Rather than throw a fit over the President’s immigration action, they could build coalitions to pass some form of an alternative. After building legislation on a base of broad public support, they could dare the President to veto it. If he did, then the party’s nominee in ’16 could use that veto for new leverage.

Or they could threaten to shut down our largest security agency out of blind, idiotic rage. Either way works I guess when you have no point of contact with reality.

What is there to write about this? I’ve run out of theories to explain this kind of behavior.

Chris Ladd is a Texan living in the Chicago area. He has been involved in grassroots Republican politics for most of his life. He was a Republican precinct committeeman in suburban Chicago until he resigned from the party and his position after the 2016 Republican Convention. He can be reached at gopliferchicago at gmail dot com.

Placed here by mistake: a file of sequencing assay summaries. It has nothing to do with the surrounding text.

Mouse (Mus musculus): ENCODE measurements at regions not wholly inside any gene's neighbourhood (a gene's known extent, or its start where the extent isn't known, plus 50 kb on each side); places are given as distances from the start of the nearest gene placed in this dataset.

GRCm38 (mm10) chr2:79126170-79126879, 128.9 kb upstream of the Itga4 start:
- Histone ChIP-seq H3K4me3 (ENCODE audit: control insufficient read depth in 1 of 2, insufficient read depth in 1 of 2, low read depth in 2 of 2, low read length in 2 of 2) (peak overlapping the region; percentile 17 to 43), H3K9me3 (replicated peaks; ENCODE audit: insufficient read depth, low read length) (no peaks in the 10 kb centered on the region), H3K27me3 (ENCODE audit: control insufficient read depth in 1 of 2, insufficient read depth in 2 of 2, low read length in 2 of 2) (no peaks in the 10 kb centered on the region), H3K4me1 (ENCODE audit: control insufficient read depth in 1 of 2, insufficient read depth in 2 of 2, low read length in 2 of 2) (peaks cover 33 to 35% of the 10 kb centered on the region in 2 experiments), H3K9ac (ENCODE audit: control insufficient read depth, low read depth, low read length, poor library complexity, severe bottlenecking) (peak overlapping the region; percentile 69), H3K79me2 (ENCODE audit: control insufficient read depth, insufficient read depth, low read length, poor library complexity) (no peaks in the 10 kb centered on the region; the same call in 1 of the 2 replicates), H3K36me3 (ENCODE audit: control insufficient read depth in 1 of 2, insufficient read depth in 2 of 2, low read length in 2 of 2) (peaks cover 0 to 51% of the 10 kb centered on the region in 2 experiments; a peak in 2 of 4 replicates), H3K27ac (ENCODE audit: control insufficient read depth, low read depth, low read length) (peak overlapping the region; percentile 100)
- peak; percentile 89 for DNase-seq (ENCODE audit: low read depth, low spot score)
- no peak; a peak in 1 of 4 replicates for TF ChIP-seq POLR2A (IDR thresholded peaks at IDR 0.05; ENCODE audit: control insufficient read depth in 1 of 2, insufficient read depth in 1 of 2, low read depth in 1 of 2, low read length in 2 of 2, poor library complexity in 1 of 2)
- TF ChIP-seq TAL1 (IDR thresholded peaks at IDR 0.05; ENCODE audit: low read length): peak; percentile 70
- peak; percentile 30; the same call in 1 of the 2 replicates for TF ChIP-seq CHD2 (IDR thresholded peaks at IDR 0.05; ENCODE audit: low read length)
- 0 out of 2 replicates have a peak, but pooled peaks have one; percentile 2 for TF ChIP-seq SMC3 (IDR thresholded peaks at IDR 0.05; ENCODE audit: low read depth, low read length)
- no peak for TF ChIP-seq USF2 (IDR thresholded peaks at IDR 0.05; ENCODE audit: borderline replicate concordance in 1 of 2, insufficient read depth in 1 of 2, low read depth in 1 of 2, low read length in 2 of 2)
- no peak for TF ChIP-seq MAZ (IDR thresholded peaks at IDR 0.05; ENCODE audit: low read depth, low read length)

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97 comments on “If you can’t say anything nice…
  1. way2gosassy says:

    CPAC is over and the winner is ……………….Rand Paul. after a rousing rendition of Hillary Clinton is not fit to ever serve a higher political office because of …….BENGHAZI. Yep same song 3rd verse. Then we have Scott Walker a mere 4 points behind. His contribution, he faced down 100,000 protestors which imminently qualifies him to take on ISIS among other priorities such as budget cutting and tax eliminating.

    Jeb Bush tells the truth when he says that there is no plan to deport 11 million illegal immigrants and that he still supports Common Core. I don’t think that worked out to well for him. “Aides say that while in office from 1999 to 2007, Bush was among the first state executives to take on teachers unions, lowered taxes each year and signed Florida’s “stand your ground” gun law. He was a hero among social conservatives for his actions to keep Michael Schiavo from removing the feeding tube from his brain-damaged wife, Terri.”